On July 13, the French National Assembly passed a draft bill banning the hiding of the face. This bill is now before the Senate, which will consider it next autumn.
The initiative of the French parliament was widely commented on by Pakistan’s media. I respect all opinions on the subject, but to all those who have expressed their surprise and incomprehension, I would like to explain why my country, through its elected representatives, showed its opposition to the wearing of the full veil.
Travelling extensively in Pakistan, I have seen women wearing the burqa. I know that it is part of the traditions and culture in certain areas. It is these women’s choice, and I respect it, as every foreigner must, and it is not for me to comment on it. I have been invited by several universities to make presentations in auditoriums where many students wore the niqab. It is their choice. It is not my place to approve or criticise it.
The situation is very different when the burqa and the niqab — generally it is the niqab — are worn in France. Why do people feel uneasy in France when they see a woman with her face completely covered? Simply, because it is in our tradition and in our culture to live in a society where everyone feels the need to see the other person’s face when communicating. The French Republic is about living with an open face. The interaction between all citizens, irrespective of origins, religious beliefs or gender, is of prime necessity. For this reason, women who decide to cover their face exclude themselves from the national community, to live on the fringe of society, and prevent themselves from interacting. They refuse the concept of “living-together” as a society, which hinders their integration. They reject values which are essential to the order and cohesion of our society as well as to the republican pact on which our democracy is based.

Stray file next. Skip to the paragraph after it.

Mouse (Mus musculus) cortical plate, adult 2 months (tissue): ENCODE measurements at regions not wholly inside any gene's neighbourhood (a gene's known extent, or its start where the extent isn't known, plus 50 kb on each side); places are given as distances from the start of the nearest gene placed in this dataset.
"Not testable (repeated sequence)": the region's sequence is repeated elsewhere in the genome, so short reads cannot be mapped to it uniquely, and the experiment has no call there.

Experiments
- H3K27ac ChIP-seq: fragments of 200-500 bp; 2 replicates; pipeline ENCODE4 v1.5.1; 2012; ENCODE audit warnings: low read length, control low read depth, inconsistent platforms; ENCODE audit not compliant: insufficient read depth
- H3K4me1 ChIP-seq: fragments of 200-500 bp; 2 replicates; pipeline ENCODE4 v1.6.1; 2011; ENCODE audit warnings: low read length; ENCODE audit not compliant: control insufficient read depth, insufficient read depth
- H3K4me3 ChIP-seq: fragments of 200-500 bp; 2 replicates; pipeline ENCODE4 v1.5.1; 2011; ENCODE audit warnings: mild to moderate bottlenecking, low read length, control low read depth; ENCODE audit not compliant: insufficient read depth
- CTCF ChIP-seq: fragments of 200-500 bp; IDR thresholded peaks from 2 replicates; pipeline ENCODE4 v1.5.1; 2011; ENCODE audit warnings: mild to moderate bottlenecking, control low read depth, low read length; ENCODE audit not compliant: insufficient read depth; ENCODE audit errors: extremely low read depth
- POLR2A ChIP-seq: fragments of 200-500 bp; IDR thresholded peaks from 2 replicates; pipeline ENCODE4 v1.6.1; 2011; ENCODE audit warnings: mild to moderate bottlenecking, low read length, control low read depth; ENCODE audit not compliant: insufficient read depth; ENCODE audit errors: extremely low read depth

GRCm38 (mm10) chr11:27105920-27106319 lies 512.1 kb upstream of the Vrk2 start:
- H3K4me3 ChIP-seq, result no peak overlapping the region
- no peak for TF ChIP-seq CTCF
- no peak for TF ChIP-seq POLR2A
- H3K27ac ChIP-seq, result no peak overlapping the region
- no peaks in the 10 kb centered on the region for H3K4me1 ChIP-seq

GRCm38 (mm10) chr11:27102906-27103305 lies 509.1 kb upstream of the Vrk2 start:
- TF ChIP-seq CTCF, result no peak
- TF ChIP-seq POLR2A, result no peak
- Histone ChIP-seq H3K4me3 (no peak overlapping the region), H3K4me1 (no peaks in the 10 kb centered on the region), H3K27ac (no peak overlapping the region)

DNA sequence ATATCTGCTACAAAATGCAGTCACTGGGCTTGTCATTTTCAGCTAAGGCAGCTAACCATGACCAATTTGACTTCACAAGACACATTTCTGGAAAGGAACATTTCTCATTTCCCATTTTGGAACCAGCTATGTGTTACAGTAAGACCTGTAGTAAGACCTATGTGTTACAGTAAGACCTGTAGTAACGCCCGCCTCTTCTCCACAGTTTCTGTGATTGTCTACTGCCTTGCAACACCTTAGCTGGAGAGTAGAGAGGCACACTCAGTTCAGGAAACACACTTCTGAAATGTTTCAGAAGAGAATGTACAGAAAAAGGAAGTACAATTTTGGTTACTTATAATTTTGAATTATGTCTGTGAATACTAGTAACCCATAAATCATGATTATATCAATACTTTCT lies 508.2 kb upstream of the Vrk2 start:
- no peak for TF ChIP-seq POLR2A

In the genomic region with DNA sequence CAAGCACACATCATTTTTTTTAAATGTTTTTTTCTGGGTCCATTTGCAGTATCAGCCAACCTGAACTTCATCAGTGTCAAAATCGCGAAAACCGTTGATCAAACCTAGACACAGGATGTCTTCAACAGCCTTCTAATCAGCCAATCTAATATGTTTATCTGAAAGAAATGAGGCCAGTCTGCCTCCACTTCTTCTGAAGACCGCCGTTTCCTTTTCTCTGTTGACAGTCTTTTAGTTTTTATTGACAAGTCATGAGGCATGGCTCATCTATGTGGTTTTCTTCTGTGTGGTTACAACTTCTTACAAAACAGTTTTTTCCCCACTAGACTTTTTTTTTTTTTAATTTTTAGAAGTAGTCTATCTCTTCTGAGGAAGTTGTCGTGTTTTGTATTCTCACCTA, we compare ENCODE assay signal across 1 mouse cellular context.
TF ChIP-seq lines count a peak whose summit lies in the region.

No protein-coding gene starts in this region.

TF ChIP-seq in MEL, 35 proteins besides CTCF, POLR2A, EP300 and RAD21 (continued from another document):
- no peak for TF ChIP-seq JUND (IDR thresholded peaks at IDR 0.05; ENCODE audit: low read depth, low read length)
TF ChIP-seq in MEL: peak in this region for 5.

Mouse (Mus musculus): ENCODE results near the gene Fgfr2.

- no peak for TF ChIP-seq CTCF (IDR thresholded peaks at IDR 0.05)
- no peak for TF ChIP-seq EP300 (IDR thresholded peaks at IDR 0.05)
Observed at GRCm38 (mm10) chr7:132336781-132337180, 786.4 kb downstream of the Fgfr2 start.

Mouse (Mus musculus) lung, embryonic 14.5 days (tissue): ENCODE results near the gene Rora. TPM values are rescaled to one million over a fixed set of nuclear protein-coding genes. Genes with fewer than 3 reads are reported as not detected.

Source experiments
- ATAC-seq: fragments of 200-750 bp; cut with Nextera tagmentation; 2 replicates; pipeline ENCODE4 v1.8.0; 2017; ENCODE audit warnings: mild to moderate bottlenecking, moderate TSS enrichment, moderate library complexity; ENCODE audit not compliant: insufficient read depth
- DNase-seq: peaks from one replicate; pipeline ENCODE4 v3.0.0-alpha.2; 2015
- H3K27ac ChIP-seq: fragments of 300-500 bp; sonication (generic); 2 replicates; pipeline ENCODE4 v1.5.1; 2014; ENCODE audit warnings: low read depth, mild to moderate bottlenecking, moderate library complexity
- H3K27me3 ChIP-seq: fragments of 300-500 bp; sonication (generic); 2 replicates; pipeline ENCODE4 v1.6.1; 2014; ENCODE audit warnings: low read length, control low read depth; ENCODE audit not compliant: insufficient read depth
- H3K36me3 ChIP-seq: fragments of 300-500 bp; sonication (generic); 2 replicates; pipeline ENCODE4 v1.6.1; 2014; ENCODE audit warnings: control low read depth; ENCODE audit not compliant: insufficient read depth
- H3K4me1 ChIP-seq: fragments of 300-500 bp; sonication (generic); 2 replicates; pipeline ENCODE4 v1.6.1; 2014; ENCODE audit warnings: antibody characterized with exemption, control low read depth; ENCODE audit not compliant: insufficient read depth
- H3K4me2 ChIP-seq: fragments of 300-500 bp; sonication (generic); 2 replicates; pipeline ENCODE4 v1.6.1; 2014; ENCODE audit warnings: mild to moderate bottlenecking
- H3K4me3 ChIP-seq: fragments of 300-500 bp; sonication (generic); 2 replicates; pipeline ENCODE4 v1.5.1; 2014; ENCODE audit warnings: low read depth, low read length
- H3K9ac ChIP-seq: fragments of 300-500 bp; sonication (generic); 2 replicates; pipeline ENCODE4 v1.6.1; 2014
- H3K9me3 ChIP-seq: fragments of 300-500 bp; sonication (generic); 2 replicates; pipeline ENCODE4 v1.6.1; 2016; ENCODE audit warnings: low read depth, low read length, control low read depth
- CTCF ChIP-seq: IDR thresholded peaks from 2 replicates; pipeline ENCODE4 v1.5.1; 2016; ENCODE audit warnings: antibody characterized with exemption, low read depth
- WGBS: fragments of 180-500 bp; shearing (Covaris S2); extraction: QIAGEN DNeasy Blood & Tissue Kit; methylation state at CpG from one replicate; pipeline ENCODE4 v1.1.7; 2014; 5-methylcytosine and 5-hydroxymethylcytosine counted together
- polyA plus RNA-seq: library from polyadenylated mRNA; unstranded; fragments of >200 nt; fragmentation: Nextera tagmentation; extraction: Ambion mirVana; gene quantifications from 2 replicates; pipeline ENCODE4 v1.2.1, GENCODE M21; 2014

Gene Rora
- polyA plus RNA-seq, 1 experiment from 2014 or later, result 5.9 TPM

For us, what is at stake? The dignity of women, the equality between men and women, along with the necessity to maintain law and order.
It is not an issue between the French and foreigners, since the majority of the 2,000 women wearing the full veil are French.
It is not a strictly French approach, as we witness similar initiatives in neighbouring countries, at the national, provincial or local level.
It is not a religious issue, since Islam, by the very admission of religious scholars, does not impose the full veil. Analysing the future French law as the sign of a growing Islamophobia in France would be a serious misinterpretation. We are home to the largest Muslim community in Europe. France has offered many Muslims a chance to achieve remarkable successes in all fields of public and professional life. Very recently, our prime minister decided to inaugurate a new mosque in a large city near Paris, in order to solemnly highlight the respect of the state for Islam. The groundbreaking ceremony of a big mosque in Marseille, one of the three largest French cities, took place recently: the aim is to provide the Muslim community with a worthy place of prayer.
No, France is not Islamophobic. But we cherish our republican values. Those of a Republic that respects all religions and treats them equally. A Republic that pursues the successful integration of all its citizens, irrespective of their religion. A Republic that cannot accept exclusion.
Pakistan has its laws and traditions. We respect them. In France, we also have laws and rules that govern the relations between all the people living on our soil. These laws and rules are rooted in republican and democratic principles that cannot be separated from our history. Therefore, in France, no one should feel his or her rights and freedom threatened, whatever his or her convictions and beliefs might be. Our Pakistani friends need not be concerned.
Published in The Express Tribune, July 28th, 2010.
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